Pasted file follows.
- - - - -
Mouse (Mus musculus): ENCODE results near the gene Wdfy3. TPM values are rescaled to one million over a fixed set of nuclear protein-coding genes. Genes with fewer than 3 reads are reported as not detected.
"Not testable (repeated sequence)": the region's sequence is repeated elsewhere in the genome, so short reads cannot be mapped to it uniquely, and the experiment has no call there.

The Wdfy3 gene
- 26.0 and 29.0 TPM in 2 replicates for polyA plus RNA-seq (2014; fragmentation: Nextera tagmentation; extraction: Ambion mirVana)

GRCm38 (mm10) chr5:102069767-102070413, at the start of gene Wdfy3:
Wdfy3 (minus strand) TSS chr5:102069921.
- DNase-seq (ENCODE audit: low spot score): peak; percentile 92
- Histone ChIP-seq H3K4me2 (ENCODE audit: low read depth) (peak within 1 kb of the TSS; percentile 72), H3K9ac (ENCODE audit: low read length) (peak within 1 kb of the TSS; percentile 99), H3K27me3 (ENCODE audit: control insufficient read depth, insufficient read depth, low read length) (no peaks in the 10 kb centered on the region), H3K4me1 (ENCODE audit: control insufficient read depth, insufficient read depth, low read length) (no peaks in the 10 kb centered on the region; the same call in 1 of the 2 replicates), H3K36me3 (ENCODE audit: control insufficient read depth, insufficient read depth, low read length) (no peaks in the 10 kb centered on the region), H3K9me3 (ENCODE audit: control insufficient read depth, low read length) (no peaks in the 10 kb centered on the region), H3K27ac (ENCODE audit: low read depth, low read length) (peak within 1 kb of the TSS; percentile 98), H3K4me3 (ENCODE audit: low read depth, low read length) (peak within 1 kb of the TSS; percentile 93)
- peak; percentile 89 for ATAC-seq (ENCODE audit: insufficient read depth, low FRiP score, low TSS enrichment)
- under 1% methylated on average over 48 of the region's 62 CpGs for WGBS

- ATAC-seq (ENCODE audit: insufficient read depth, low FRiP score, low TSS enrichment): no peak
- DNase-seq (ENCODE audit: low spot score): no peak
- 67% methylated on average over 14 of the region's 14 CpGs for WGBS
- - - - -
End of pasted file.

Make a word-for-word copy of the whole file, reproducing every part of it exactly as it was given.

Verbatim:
Mouse (Mus musculus): ENCODE results near the gene Wdfy3. TPM values are rescaled to one million over a fixed set of nuclear protein-coding genes. Genes with fewer than 3 reads are reported as not detected.
"Not testable (repeated sequence)": the region's sequence is repeated elsewhere in the genome, so short reads cannot be mapped to it uniquely, and the experiment has no call there.

The Wdfy3 gene
- 26.0 and 29.0 TPM in 2 replicates for polyA plus RNA-seq (2014; fragmentation: Nextera tagmentation; extraction: Ambion mirVana)

GRCm38 (mm10) chr5:102069767-102070413, at the start of gene Wdfy3:
Wdfy3 (minus strand) TSS chr5:102069921.
- DNase-seq (ENCODE audit: low spot score): peak; percentile 92
- Histone ChIP-seq H3K4me2 (ENCODE audit: low read depth) (peak within 1 kb of the TSS; percentile 72), H3K9ac (ENCODE audit: low read length) (peak within 1 kb of the TSS; percentile 99), H3K27me3 (ENCODE audit: control insufficient read depth, insufficient read depth, low read length) (no peaks in the 10 kb centered on the region), H3K4me1 (ENCODE audit: control insufficient read depth, insufficient read depth, low read length) (no peaks in the 10 kb centered on the region; the same call in 1 of the 2 replicates), H3K36me3 (ENCODE audit: control insufficient read depth, insufficient read depth, low read length) (no peaks in the 10 kb centered on the region), H3K9me3 (ENCODE audit: control insufficient read depth, low read length) (no peaks in the 10 kb centered on the region), H3K27ac (ENCODE audit: low read depth, low read length) (peak within 1 kb of the TSS; percentile 98), H3K4me3 (ENCODE audit: low read depth, low read length) (peak within 1 kb of the TSS; percentile 93)
- peak; percentile 89 for ATAC-seq (ENCODE audit: insufficient read depth, low FRiP score, low TSS enrichment)
- under 1% methylated on average over 48 of the region's 62 CpGs for WGBS

- ATAC-seq (ENCODE audit: insufficient read depth, low FRiP score, low TSS enrichment): no peak
- DNase-seq (ENCODE audit: low spot score): no peak
- 67% methylated on average over 14 of the region's 14 CpGs for WGBS